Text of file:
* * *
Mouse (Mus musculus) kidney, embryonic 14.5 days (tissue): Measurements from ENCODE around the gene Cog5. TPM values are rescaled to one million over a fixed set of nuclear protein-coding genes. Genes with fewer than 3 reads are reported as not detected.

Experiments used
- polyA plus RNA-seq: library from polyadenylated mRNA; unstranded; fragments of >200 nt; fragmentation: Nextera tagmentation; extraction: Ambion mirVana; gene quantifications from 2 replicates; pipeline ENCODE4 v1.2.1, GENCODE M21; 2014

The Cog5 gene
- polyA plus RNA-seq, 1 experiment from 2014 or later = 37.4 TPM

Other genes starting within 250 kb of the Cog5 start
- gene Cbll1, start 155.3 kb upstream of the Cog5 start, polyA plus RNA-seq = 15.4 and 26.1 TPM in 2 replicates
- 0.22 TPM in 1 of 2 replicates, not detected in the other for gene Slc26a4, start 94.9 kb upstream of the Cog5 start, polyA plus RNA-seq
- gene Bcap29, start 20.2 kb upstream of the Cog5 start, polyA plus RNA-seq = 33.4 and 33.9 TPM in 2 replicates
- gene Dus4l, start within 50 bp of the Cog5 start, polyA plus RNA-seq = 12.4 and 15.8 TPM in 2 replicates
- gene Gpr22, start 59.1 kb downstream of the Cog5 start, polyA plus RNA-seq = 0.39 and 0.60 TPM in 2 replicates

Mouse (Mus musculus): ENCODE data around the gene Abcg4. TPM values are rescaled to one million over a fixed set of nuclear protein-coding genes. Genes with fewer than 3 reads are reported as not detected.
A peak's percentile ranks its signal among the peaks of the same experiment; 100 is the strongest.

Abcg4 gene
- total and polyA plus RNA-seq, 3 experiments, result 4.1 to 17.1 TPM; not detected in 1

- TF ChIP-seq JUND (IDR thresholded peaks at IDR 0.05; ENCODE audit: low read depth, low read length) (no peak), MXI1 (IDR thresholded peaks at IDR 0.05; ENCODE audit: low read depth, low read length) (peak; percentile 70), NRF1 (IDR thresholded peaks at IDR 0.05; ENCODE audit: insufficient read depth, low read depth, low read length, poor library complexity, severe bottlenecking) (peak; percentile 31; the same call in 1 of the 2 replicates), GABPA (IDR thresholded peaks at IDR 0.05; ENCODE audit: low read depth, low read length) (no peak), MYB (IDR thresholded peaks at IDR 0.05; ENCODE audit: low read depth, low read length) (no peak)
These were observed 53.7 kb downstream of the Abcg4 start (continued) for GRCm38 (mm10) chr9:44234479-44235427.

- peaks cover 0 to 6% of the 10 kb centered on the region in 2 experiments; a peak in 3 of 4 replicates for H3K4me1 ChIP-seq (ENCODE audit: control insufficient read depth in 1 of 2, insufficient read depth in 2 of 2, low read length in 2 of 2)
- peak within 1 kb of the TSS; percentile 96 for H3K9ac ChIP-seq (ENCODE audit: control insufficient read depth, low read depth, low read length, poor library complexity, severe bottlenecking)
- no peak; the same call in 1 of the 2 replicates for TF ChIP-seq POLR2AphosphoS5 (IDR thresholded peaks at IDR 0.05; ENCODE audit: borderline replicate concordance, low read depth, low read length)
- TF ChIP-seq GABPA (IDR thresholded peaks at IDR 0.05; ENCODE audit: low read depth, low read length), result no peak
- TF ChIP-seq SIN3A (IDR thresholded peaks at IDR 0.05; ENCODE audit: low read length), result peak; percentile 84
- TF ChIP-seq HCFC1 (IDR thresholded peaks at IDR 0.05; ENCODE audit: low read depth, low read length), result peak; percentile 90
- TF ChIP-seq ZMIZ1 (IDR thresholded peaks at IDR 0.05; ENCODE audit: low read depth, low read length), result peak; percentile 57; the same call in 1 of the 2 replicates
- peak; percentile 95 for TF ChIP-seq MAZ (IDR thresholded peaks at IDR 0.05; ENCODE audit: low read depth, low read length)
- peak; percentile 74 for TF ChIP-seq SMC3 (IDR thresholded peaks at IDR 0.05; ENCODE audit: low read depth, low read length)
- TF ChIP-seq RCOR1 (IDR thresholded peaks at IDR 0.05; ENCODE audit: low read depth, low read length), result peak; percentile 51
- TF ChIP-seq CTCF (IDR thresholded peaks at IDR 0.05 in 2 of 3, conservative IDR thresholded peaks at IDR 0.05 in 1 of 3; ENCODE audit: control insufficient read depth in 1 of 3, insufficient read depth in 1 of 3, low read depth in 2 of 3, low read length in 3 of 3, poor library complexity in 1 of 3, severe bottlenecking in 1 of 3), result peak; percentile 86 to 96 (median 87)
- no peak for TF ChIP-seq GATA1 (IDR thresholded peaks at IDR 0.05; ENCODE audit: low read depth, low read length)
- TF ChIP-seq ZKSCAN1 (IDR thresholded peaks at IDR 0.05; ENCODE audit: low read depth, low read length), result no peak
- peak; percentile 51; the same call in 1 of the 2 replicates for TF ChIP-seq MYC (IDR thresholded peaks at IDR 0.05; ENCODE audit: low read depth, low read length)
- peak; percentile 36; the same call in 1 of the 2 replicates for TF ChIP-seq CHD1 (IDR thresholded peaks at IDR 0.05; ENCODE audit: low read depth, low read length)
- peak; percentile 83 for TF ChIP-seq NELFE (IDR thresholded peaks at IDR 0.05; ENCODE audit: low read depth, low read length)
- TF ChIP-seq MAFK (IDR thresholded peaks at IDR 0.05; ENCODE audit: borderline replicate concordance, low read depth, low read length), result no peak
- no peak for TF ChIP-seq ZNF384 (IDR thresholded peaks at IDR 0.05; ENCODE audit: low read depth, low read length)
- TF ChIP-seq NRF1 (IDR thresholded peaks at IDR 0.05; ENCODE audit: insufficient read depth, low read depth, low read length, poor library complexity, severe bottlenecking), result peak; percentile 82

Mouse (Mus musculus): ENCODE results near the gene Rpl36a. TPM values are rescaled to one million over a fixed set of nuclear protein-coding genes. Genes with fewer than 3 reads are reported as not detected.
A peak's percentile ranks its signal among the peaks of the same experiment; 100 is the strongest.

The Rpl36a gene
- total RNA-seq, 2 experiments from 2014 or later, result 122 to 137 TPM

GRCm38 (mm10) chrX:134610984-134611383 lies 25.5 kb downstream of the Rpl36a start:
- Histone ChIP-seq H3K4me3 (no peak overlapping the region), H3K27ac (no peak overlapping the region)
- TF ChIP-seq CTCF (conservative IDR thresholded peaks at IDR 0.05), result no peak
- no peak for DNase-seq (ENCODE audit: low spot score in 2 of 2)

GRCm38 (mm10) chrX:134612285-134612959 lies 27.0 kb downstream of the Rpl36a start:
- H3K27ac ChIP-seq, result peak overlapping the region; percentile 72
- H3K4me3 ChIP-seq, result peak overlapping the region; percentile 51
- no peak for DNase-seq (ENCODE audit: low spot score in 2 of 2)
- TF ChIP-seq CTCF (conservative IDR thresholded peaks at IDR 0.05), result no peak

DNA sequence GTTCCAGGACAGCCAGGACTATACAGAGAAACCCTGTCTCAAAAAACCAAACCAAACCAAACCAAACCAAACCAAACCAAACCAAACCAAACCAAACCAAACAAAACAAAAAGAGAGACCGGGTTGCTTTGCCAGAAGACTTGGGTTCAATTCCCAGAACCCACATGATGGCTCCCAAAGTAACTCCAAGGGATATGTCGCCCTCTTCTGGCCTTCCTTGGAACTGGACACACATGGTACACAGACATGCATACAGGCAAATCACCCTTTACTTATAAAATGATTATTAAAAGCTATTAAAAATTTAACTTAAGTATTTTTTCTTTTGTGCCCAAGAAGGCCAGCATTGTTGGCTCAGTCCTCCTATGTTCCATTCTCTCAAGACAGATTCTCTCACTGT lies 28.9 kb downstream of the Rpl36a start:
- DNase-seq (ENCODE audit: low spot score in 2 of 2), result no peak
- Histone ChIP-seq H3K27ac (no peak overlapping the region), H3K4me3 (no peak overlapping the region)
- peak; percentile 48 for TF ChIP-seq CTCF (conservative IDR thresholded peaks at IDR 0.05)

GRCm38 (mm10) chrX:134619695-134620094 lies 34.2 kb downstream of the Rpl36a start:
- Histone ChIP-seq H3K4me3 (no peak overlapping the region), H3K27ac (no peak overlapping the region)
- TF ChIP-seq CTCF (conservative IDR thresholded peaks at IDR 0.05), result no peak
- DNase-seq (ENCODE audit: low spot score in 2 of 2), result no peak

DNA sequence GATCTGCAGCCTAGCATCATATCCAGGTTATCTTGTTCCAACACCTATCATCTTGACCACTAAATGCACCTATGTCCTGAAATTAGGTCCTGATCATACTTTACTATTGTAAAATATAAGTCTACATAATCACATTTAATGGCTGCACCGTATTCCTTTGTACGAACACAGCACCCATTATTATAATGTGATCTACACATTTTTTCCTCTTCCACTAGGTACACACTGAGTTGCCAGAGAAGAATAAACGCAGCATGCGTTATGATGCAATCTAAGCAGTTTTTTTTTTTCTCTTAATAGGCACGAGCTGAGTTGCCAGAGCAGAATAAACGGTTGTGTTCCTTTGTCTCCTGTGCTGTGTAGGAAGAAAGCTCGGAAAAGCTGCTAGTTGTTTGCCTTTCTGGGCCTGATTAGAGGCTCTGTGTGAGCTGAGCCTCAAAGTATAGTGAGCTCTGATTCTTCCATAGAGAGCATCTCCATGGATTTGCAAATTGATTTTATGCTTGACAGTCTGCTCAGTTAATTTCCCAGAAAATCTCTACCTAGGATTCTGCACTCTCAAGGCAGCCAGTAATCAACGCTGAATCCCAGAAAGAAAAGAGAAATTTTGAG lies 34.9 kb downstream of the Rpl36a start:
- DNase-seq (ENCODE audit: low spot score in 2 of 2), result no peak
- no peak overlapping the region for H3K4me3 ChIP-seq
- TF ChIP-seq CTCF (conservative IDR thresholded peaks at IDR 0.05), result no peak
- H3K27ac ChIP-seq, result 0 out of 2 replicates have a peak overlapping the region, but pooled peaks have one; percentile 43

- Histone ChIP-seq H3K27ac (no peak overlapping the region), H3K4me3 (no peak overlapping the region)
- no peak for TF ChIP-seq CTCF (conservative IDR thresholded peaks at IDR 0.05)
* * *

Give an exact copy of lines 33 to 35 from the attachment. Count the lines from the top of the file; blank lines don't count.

- peak; percentile 83 for TF ChIP-seq NELFE (IDR thresholded peaks at IDR 0.05; ENCODE audit: low read depth, low read length)
- TF ChIP-seq MAFK (IDR thresholded peaks at IDR 0.05; ENCODE audit: borderline replicate concordance, low read depth, low read length), result no peak
- no peak for TF ChIP-seq ZNF384 (IDR thresholded peaks at IDR 0.05; ENCODE audit: low read depth, low read length)